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FDA’s Anti-Ivermectin “You Are Not A Horse” Post Remains Up As Court Order Deadline Looms

FDA’s Anti-Ivermectin "You Are Not A Horse" Post Remains Up As Court Order Deadline Looms

Authored by Matthew Lysak via The Epoch Times,




FDA's Anti-Ivermectin "You Are Not A Horse" Post Remains Up As Court Order Deadline Looms

Authored by Matthew Lysak via The Epoch Times,

Eleven days after a court-ordered settlement required the U.S. Food and Drug Administration (FDA) to remove all social media and directives regarding ivermectin, a webpage and its most infamous post remains online, advising people against the use of the popular drug.

After years of controversy over using ivermectin to fight COVID-19, the FDA agreed to remove its social media posts urging people to stop using the drug, according to a settlement filed with federal court in southern Texas dated March 21.

The agency has already removed a page that said: “Should I take ivermectin to prevent or treat COVID-19? No.”

However, its Aug. 21, 2021, post on X (formerly Twitter)—in which the FDA wrote:

“You are not a horse. You are not a cow. Seriously y’all. Stop it”—continues to remain live on the social media platform.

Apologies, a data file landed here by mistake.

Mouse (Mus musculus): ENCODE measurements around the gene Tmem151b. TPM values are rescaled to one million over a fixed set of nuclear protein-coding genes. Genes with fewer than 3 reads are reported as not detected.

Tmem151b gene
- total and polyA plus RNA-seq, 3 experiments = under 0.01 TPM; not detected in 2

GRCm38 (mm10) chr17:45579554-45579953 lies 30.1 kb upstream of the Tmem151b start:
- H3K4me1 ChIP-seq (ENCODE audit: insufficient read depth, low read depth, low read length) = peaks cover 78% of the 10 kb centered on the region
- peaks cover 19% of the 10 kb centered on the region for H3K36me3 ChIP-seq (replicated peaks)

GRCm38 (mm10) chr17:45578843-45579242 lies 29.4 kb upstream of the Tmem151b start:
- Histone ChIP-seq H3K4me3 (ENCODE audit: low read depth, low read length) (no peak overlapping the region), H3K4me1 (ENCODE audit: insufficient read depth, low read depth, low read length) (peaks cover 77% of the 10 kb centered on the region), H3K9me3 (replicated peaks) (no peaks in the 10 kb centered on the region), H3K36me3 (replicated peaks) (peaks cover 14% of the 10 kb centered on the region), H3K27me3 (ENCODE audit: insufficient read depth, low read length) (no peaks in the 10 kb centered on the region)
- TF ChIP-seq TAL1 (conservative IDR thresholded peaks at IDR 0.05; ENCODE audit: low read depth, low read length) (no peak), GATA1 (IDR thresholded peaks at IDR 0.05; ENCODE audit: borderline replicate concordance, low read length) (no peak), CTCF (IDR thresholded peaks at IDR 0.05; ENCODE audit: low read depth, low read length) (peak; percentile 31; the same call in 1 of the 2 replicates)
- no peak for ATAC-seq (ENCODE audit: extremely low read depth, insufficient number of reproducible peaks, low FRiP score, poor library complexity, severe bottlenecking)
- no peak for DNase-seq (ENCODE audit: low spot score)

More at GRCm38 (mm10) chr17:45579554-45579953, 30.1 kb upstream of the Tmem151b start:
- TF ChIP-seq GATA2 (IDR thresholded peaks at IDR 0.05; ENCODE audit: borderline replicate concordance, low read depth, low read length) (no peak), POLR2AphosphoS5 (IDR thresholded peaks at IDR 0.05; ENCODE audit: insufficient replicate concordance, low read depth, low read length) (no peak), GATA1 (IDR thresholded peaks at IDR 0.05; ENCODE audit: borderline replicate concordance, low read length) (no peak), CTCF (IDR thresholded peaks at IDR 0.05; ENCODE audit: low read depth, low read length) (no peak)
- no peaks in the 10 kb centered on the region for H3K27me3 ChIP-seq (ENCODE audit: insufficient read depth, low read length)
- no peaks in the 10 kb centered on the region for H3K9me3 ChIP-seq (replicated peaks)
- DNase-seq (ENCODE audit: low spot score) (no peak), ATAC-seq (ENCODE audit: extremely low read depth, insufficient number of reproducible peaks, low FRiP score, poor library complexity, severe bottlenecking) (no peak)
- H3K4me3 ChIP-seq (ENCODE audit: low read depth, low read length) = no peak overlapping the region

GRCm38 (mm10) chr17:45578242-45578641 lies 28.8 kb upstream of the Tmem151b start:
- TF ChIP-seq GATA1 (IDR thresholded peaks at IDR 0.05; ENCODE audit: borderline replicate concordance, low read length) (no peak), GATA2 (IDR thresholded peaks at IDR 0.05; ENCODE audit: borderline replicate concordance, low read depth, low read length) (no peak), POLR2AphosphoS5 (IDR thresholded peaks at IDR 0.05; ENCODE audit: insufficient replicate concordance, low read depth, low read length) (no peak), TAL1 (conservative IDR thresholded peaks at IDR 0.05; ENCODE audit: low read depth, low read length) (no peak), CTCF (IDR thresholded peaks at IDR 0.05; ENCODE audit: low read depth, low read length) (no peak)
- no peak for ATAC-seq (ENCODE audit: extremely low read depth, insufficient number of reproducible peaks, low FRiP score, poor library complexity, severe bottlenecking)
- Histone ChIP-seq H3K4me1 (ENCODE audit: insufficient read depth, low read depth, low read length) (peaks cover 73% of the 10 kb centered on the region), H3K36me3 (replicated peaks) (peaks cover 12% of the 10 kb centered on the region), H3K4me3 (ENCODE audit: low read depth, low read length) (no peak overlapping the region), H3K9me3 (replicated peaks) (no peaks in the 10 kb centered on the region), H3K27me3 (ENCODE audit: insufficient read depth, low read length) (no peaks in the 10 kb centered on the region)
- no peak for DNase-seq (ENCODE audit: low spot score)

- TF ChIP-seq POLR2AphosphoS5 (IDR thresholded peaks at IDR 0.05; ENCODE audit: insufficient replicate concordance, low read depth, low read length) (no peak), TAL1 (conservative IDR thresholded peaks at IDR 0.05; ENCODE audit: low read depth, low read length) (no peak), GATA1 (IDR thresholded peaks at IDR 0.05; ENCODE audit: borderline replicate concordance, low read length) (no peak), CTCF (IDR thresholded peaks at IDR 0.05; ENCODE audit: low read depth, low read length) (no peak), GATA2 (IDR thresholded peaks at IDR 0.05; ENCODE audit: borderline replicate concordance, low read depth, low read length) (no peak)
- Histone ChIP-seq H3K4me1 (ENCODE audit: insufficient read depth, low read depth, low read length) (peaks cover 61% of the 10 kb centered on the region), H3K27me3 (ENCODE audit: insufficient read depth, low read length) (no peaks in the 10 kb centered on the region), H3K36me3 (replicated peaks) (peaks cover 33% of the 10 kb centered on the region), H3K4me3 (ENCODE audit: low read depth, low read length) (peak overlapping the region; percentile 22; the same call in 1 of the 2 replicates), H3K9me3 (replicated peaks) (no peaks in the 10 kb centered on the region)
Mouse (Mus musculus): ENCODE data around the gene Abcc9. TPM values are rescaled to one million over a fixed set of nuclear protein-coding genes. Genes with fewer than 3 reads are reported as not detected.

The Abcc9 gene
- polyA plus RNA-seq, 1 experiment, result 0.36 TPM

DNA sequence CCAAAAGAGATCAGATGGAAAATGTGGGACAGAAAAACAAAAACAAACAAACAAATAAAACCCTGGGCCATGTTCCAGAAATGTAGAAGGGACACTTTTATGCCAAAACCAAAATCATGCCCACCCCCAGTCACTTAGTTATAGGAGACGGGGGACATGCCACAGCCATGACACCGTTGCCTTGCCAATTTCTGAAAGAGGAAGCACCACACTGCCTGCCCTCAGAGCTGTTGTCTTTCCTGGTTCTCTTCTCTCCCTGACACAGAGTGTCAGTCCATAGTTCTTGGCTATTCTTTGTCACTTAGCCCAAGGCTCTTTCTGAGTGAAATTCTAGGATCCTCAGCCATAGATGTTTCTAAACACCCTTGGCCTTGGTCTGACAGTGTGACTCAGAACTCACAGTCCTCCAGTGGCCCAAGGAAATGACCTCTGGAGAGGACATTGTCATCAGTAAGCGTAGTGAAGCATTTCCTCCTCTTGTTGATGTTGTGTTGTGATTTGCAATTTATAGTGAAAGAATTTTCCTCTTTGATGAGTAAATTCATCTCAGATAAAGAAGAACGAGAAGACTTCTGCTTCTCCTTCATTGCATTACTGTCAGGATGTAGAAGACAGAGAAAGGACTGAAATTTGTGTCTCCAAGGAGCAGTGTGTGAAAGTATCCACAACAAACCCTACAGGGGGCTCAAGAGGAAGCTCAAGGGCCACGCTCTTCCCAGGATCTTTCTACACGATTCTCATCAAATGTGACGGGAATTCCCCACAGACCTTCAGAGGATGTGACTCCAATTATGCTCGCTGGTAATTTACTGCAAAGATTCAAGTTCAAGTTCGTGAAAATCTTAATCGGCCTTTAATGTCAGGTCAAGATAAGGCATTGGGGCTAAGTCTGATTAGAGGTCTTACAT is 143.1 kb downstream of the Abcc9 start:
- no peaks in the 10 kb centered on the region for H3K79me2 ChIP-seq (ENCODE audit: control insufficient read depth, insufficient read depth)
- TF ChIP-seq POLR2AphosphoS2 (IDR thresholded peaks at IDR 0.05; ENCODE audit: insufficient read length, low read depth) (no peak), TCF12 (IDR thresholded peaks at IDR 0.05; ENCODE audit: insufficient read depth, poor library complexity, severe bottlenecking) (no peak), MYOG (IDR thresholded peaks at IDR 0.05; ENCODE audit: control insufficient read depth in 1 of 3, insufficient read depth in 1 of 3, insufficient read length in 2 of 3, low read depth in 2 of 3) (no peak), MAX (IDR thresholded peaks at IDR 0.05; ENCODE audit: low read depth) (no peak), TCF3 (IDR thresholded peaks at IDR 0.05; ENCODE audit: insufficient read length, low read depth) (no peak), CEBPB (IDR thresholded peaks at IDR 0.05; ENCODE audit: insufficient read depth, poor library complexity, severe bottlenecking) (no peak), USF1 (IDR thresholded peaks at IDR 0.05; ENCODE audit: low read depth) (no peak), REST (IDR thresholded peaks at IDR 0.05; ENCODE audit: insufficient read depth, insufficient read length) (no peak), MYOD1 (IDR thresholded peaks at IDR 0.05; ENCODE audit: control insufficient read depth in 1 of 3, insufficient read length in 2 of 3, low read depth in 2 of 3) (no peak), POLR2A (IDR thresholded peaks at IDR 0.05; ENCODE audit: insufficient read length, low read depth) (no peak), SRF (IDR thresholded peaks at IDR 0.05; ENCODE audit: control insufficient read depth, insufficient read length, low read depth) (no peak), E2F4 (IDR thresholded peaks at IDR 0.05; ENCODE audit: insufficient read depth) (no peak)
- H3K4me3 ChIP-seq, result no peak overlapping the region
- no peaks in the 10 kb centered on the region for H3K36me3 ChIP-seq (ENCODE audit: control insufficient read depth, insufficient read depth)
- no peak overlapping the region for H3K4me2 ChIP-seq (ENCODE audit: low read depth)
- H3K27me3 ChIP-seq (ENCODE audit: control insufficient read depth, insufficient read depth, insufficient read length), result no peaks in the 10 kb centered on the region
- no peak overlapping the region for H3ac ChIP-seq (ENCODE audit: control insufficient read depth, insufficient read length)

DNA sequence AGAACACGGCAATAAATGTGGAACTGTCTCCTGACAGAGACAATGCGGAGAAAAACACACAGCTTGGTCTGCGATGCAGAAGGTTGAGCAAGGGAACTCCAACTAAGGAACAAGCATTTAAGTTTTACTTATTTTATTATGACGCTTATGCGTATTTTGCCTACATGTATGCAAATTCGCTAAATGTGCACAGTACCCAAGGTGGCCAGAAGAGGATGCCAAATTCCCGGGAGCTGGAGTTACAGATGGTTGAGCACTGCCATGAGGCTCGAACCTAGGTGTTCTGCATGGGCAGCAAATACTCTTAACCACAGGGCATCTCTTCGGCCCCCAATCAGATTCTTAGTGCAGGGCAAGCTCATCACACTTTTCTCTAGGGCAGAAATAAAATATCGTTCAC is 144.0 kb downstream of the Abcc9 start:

At the time of publication, the post had been reposted more than 67,000 times.

Further, a page on the agency’s website titled “Why You Should Not Use Ivermectin to Treat or Prevent COVID-19” also remains live, in which the agency states that the “FDA has not authorized or approved ivermectin for use in preventing or treating COVID-19 in humans or animals.” The page also says no data exist showing ivermectin to be effective against COVID-19, despite studies that show the drug to be effective against the disease.

Dr. Mary Talley Bowden, a practitioner in Texas and founder of the Coalition of Health Freedom, told The Epoch Times that she believes the agency is delaying the inevitable to avoid further public ridicule.

“My guess is they’re hoping all the negative publicity over the case will die down, and they can quietly remove them without as many people noticing,” said Dr. Bowden, who was among a group of doctors who initially filed a lawsuit against the FDA.

“We have three years of false propaganda to overcome regarding ivermectin,” she added.